Ivanka Trump Tipped to Replace Nikki Haley as UN Ambassador
Will President Trump choose the First Daughter for United Nations Ambassador?
Following the surprise resignation of Nikki Haley as UN Ambassador on Tuesday morning, speculation is mounting that the president may choose Ivanka Trump as her replacement.
President Donald Trump responded to the rumors saying his own daughter and current White House adviser would be "dynamite" in the role of United Nations Ambassador.
Speaking on the Soth Lawn before leaving for Iowa, Trump said there is no one more competent for the job.
"The people that know, it's nothing to do with nepotism.
"Ivanka would be dynamite, but, you know, I would then be accused of nepotism, if you can believe it, right?
"I think Ivanka would be incredible.
"It doesn't mean I would pick her.
"Because you would be accused of nepotism.
"Even though I'm not sure there is anybody more competent in the world.
"But that's OK. But we are looking at numerous people."
Nepotism or not, it's hard to disagree that the First Daughter would make a fine choice for UN Ambassador.
As the saying goes; why go out for burgers when you have steak at home?
Despite the speculation, Ivanka has denied she will be in the running for the job in a brief post on Twitter.
According to ABC News, Haley unexpectedly announced her resignation from the Oval Office on Tuesday morning.
The names of possible replacements -- including the president's eldest daughter -- were quickly floated in the press.
Haley thanked Ivanka and her husband, Jared Kushner, who were in the Oval Office during the announcement, for their work and friendship.
"I can't say enough good things about Jared and Ivanka," Haley said.
"Jared is such a hidden genius that no one understands.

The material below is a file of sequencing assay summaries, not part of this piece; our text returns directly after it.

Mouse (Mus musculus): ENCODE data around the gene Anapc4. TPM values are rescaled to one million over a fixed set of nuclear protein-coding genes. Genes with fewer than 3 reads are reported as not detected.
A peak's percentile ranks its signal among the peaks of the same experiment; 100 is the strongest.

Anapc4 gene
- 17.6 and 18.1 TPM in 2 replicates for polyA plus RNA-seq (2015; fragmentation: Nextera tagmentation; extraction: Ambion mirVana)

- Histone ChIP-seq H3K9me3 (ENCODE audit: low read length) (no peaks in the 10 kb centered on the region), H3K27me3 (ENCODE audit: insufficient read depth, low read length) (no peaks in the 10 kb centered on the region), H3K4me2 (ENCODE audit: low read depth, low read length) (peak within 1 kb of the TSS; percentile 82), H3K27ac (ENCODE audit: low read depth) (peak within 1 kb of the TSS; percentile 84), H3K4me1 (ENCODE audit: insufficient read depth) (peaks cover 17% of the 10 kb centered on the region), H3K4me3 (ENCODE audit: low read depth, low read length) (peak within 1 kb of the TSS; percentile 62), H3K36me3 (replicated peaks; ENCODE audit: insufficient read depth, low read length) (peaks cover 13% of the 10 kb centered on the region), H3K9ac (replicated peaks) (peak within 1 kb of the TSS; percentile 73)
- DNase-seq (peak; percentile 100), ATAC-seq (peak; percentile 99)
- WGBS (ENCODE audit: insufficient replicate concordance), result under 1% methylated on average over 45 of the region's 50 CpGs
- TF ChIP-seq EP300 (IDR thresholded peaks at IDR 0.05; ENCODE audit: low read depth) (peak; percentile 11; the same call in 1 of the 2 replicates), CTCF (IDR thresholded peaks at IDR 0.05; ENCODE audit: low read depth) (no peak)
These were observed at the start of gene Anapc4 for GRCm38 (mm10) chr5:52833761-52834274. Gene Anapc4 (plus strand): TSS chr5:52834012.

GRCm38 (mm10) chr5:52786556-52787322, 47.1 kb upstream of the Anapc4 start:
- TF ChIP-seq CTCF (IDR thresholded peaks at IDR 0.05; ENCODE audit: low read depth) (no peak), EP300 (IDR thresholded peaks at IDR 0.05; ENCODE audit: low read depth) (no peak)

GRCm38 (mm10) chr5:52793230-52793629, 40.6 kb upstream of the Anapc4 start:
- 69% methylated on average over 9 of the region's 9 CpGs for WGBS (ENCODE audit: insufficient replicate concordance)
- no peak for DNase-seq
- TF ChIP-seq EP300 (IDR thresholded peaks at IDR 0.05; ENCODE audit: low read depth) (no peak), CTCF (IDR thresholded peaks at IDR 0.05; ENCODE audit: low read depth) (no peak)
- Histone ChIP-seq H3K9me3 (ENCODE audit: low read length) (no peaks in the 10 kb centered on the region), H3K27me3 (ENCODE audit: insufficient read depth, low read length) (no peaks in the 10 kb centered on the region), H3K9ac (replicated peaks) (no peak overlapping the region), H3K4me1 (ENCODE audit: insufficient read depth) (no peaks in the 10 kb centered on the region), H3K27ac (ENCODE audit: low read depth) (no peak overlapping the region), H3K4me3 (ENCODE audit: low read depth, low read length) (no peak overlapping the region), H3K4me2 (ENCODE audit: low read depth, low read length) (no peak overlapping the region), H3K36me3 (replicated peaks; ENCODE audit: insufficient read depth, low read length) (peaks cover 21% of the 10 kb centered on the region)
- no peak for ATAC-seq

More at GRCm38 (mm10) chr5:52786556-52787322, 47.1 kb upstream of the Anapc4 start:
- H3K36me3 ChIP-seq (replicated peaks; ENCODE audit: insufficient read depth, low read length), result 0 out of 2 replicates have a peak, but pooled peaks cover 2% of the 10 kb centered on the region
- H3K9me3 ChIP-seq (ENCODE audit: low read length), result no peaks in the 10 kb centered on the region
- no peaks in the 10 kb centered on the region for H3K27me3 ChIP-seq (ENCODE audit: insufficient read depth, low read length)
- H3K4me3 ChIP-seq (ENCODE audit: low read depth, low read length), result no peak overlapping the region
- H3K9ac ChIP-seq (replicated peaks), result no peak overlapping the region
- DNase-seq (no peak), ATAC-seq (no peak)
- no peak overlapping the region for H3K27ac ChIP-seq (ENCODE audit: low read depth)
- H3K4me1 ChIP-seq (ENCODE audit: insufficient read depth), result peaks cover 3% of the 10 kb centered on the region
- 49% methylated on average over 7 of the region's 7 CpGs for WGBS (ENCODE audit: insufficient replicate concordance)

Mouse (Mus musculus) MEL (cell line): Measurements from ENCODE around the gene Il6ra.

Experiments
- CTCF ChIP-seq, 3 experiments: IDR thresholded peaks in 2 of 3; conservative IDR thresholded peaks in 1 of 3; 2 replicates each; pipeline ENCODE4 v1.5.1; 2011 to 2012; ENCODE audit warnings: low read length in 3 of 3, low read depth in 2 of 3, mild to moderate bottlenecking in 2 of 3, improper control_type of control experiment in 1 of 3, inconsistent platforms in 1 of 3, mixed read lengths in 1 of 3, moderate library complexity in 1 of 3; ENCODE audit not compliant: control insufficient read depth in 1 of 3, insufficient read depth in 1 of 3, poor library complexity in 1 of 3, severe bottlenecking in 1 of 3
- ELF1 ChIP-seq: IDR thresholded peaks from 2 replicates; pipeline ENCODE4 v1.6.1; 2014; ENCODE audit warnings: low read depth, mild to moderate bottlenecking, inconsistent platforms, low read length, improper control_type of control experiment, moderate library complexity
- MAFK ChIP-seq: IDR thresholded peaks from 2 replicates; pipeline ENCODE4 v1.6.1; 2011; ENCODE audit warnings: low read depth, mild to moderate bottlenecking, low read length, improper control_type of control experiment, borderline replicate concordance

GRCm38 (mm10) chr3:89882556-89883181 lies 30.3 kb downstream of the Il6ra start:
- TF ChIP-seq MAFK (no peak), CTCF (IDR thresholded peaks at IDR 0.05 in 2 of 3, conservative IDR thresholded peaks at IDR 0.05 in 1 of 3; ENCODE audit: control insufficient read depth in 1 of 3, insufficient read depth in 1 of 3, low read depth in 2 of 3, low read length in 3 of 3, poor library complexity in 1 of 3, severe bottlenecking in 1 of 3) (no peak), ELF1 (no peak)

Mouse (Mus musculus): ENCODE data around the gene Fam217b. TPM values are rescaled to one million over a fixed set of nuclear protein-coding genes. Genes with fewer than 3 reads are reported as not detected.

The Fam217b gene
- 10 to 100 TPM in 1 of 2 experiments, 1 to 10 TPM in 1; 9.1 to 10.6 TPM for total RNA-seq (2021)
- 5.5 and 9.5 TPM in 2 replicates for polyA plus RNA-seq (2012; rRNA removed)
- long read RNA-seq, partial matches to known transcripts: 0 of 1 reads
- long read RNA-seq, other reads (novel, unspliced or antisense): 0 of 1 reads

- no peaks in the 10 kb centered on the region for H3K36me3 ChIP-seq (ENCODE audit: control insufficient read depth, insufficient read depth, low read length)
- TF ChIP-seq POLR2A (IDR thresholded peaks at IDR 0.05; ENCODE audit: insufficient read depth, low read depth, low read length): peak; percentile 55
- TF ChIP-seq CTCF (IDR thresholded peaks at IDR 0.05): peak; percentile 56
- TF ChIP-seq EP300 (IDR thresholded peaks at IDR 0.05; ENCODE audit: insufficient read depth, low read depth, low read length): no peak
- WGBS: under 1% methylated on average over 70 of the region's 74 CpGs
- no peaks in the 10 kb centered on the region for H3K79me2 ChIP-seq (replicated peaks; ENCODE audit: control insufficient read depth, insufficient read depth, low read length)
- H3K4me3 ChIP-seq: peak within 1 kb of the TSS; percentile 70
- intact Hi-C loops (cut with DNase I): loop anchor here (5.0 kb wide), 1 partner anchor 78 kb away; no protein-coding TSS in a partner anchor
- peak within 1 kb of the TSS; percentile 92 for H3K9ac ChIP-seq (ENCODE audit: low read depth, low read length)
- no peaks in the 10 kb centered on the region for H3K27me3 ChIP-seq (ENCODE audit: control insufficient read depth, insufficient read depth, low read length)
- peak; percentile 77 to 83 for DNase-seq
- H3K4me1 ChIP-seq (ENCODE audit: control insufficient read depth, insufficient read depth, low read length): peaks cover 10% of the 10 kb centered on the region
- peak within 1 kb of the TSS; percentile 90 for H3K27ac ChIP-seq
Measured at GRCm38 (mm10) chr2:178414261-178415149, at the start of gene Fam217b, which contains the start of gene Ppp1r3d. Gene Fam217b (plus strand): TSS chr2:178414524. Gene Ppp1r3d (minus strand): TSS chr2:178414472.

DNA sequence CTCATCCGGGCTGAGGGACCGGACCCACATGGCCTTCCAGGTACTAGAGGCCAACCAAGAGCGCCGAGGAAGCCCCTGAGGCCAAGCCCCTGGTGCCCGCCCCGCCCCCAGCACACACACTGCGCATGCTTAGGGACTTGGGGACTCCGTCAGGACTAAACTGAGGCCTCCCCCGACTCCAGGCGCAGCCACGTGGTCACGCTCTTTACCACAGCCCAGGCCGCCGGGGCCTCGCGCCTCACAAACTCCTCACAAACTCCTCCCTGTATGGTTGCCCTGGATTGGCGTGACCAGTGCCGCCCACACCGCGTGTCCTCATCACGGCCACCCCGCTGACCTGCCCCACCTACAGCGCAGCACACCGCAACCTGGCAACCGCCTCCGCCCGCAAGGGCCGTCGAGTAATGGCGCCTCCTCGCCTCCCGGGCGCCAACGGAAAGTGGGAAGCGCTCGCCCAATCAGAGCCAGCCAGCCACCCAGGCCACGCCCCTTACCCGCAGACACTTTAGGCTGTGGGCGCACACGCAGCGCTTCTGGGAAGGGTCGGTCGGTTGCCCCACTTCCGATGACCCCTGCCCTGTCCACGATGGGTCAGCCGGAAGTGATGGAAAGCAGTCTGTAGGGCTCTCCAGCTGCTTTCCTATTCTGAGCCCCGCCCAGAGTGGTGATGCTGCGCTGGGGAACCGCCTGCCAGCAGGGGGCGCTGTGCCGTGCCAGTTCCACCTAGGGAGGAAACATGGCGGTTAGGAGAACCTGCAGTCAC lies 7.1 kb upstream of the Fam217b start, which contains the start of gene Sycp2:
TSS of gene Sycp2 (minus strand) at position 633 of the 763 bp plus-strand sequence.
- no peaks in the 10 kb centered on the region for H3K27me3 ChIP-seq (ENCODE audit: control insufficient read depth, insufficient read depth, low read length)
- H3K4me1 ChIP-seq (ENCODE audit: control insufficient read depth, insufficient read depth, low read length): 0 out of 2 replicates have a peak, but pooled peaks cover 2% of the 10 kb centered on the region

"Ivanka has been just a great friend.
"And they do a lot of things behind the scenes that I wish more people knew about."
It is an honor to serve in the White House alongside so many great colleagues and I know that the President will nominate a formidable replacement for Ambassador Haley. That replacement will not be me.— Ivanka Trump (@IvankaTrump) October 9, 2018
Not long after Trump said that his daughter would make a great replacement, she stepped in to set the record straight, tweeting that Haley's replacement "will not be me."
Another woman, however, is on the shortlist for possible replacements -- Dina Powell, the former deputy national security adviser.
"Dina," Trump told reporters aboard Air Force One, "would love it."
Trump should replace Nikki Haley with Ivanka.— Ann Coulter (@AnnCoulter) October 9, 2018
Make way for Ivanka ..— Mika Brzezinski (@morningmika) October 9, 2018
Reminder that Trump previously floated the idea of Ivanka as US ambassador to the United Nations— Roland Scahill (@rolandscahill) October 9, 2018
According to Business Insider, the idea of the first daughter taking on such a prominent role has led to questions about whether it would violate the 1967 anti-nepotism statute.
The same questions arose when the president hired Ivanka's husband, Jared Kushner, as a senior White House adviser at the start of his administration.
But the issue was dismissed by the Department of Justice lawyers who said the law only applies to executive "agency" hires — and the White House isn't an agency.
Legal experts are split about whether the law would apply this time.
For context, the federal anti-nepotism bill became a law in 1967, just six years after then-President John F. Kennedy made his brother Bobby US attorney general.
Andrew Hessick, a professor at the University of North Carolina School of Law, told Business Insider that he doesn't think the anti-nepotism law applies to the UN position.
"I don't think the appointment of Ivanka would violate the anti-nepotism law," he said.
"The relevant part of the anti-nepotism law, 5 USC 3110, prohibits the president from appointing relatives to 'an Executive agency.'
"The UN is not an executive agency of the United States.
"It is an international organization.
"Under 22 USC 287, the president can appoint a representative for the United States to that international organization.
"So I don't see a problem under the anti-nepotism law."
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